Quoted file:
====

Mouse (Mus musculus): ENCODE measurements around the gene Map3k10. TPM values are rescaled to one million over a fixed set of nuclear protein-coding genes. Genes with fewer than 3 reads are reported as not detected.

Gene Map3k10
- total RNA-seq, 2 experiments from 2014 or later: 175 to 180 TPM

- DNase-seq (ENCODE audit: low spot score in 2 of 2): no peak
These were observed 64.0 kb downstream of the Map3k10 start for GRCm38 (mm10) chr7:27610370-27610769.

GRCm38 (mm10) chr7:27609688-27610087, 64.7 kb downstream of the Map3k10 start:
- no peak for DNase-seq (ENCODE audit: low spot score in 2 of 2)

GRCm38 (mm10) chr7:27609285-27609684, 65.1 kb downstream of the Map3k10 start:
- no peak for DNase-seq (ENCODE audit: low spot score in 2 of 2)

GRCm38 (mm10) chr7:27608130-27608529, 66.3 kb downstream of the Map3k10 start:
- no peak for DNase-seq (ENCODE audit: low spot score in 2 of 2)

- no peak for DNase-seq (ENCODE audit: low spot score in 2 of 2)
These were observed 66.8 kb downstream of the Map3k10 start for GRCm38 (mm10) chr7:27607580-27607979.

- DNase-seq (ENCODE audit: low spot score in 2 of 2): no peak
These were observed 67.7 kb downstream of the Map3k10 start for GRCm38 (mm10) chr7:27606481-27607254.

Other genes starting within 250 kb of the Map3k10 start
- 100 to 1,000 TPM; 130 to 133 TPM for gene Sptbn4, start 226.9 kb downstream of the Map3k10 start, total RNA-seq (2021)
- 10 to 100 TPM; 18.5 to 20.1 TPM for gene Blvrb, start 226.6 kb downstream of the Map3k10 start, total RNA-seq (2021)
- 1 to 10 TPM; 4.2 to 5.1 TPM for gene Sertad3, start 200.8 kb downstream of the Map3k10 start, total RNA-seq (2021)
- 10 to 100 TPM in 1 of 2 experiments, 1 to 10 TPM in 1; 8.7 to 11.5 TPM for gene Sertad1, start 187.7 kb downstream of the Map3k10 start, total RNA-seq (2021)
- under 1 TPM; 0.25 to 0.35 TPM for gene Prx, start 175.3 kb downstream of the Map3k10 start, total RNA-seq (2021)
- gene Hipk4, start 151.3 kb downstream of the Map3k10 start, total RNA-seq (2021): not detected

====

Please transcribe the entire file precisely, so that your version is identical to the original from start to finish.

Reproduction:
Mouse (Mus musculus): ENCODE measurements around the gene Map3k10. TPM values are rescaled to one million over a fixed set of nuclear protein-coding genes. Genes with fewer than 3 reads are reported as not detected.

Gene Map3k10
- total RNA-seq, 2 experiments from 2014 or later: 175 to 180 TPM

- DNase-seq (ENCODE audit: low spot score in 2 of 2): no peak
These were observed 64.0 kb downstream of the Map3k10 start for GRCm38 (mm10) chr7:27610370-27610769.

GRCm38 (mm10) chr7:27609688-27610087, 64.7 kb downstream of the Map3k10 start:
- no peak for DNase-seq (ENCODE audit: low spot score in 2 of 2)

GRCm38 (mm10) chr7:27609285-27609684, 65.1 kb downstream of the Map3k10 start:
- no peak for DNase-seq (ENCODE audit: low spot score in 2 of 2)

GRCm38 (mm10) chr7:27608130-27608529, 66.3 kb downstream of the Map3k10 start:
- no peak for DNase-seq (ENCODE audit: low spot score in 2 of 2)

- no peak for DNase-seq (ENCODE audit: low spot score in 2 of 2)
These were observed 66.8 kb downstream of the Map3k10 start for GRCm38 (mm10) chr7:27607580-27607979.

- DNase-seq (ENCODE audit: low spot score in 2 of 2): no peak
These were observed 67.7 kb downstream of the Map3k10 start for GRCm38 (mm10) chr7:27606481-27607254.

Other genes starting within 250 kb of the Map3k10 start
- 100 to 1,000 TPM; 130 to 133 TPM for gene Sptbn4, start 226.9 kb downstream of the Map3k10 start, total RNA-seq (2021)
- 10 to 100 TPM; 18.5 to 20.1 TPM for gene Blvrb, start 226.6 kb downstream of the Map3k10 start, total RNA-seq (2021)
- 1 to 10 TPM; 4.2 to 5.1 TPM for gene Sertad3, start 200.8 kb downstream of the Map3k10 start, total RNA-seq (2021)
- 10 to 100 TPM in 1 of 2 experiments, 1 to 10 TPM in 1; 8.7 to 11.5 TPM for gene Sertad1, start 187.7 kb downstream of the Map3k10 start, total RNA-seq (2021)
- under 1 TPM; 0.25 to 0.35 TPM for gene Prx, start 175.3 kb downstream of the Map3k10 start, total RNA-seq (2021)
- gene Hipk4, start 151.3 kb downstream of the Map3k10 start, total RNA-seq (2021): not detected